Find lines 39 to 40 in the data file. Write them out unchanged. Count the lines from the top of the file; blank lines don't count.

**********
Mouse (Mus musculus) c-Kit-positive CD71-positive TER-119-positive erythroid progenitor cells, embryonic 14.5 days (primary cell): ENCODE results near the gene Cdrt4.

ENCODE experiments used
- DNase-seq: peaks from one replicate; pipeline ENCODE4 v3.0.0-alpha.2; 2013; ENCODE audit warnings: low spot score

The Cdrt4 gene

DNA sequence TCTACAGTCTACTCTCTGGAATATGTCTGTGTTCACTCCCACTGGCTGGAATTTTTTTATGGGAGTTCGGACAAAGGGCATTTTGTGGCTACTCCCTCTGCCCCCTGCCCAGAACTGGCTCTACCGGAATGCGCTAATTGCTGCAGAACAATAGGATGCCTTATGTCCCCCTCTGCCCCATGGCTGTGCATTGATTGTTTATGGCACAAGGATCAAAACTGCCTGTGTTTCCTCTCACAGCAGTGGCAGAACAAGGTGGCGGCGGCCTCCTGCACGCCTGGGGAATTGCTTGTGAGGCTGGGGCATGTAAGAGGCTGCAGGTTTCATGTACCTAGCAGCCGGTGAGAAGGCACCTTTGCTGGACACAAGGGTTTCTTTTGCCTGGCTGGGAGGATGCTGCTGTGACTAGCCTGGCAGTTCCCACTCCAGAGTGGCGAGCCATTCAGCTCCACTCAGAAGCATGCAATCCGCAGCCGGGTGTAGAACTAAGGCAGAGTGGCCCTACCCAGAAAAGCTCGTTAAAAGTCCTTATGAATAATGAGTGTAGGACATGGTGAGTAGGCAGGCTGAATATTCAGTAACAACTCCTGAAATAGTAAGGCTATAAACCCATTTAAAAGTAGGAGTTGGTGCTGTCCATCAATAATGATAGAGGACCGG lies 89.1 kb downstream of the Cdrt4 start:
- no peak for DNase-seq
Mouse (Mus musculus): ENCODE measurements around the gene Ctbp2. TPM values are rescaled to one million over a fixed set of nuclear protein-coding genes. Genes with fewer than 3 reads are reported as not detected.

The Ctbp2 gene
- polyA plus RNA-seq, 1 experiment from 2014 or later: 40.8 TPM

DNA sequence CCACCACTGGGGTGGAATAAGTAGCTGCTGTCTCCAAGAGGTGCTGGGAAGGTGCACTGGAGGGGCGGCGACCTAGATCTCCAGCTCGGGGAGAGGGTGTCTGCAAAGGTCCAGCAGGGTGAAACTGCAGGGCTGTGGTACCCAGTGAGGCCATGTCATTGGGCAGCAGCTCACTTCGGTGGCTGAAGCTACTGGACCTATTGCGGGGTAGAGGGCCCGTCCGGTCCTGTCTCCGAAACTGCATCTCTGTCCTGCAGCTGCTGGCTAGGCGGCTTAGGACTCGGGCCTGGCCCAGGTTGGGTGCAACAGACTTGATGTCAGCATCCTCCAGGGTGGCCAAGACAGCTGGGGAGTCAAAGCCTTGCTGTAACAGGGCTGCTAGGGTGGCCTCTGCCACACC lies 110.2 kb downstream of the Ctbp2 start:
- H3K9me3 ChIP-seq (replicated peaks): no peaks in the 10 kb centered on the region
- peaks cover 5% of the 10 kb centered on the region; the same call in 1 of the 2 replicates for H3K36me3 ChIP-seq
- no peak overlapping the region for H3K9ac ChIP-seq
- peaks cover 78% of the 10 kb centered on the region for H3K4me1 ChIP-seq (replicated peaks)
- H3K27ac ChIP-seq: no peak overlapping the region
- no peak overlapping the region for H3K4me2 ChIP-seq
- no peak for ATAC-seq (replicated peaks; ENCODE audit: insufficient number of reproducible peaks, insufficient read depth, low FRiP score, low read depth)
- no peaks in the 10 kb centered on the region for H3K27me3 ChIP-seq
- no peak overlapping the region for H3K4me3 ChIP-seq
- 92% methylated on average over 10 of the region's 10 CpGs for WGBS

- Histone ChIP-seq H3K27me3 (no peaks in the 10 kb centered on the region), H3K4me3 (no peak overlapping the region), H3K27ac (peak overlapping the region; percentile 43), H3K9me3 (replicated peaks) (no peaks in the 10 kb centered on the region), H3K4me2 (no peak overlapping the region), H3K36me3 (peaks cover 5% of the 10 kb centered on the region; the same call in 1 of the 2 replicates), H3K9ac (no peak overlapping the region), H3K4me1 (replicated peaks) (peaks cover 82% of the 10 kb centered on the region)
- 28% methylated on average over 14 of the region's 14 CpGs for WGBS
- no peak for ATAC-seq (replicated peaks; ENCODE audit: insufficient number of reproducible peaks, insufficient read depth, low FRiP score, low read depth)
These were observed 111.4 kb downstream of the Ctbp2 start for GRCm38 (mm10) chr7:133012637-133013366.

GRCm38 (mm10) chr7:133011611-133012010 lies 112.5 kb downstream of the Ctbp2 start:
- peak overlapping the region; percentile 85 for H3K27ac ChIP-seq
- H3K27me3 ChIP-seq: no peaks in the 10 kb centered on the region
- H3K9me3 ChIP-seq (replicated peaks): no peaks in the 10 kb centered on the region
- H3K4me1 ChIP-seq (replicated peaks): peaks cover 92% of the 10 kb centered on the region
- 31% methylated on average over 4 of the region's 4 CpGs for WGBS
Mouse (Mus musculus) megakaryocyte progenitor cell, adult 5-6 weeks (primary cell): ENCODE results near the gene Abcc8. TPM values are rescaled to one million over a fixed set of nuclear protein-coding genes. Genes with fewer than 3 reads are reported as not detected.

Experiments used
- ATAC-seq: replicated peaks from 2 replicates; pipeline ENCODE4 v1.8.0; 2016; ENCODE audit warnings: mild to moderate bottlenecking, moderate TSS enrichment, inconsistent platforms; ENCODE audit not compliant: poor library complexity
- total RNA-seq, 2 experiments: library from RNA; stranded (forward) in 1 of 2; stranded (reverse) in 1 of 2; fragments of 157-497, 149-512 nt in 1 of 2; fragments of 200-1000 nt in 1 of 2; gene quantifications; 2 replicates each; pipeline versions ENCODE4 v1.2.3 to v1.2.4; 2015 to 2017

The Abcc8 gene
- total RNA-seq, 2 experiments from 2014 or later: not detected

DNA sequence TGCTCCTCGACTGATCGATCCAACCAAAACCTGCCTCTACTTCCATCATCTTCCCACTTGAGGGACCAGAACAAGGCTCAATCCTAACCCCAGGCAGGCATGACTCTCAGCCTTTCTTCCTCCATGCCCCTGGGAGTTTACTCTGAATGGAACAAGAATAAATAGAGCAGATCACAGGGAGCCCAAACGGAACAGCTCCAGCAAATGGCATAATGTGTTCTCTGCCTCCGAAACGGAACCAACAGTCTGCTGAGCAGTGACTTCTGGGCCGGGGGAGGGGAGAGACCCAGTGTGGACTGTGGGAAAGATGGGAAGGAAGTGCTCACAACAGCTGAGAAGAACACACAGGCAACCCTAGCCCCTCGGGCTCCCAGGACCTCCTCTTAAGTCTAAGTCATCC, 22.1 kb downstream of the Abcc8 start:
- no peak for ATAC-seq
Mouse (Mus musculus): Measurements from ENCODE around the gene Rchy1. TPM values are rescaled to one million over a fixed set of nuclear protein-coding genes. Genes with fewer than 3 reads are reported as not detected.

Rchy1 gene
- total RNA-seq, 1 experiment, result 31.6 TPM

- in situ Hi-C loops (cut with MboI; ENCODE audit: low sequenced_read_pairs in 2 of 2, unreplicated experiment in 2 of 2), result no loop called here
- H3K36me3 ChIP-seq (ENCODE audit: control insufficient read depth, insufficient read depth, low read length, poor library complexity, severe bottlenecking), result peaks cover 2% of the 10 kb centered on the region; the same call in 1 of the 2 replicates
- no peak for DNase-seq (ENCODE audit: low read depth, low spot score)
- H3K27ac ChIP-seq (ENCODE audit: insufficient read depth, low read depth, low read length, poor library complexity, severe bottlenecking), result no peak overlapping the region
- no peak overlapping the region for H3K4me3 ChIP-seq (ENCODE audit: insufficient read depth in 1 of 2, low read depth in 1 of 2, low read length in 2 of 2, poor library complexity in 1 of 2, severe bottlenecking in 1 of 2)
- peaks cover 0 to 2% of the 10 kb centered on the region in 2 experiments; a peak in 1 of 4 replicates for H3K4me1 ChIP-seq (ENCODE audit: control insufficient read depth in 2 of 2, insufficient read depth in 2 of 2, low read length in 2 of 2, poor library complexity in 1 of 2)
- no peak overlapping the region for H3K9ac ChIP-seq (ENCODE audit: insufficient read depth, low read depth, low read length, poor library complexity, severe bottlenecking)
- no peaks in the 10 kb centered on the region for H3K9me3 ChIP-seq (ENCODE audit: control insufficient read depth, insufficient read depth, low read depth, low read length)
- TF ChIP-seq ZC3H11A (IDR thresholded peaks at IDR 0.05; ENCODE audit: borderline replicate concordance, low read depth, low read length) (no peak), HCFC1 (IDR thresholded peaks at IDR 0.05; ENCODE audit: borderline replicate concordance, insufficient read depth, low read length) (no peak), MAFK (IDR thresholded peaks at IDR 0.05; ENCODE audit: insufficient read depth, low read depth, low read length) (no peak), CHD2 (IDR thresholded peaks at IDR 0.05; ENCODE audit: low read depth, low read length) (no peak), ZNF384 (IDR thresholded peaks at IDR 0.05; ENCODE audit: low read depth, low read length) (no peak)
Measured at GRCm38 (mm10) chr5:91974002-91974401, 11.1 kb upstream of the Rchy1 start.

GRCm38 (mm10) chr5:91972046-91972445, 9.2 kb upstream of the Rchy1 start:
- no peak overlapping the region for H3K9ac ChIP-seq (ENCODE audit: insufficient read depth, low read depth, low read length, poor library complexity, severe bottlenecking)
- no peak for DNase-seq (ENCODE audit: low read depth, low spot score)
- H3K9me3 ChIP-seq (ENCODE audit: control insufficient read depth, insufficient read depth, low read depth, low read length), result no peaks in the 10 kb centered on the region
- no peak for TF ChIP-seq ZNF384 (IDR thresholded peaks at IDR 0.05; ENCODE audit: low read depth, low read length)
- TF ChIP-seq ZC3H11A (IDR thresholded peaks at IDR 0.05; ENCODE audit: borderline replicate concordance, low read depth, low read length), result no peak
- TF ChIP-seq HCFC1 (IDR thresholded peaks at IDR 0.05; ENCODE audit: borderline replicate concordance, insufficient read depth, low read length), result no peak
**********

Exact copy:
Mouse (Mus musculus): Measurements from ENCODE around the gene Rchy1. TPM values are rescaled to one million over a fixed set of nuclear protein-coding genes. Genes with fewer than 3 reads are reported as not detected.

Rchy1 gene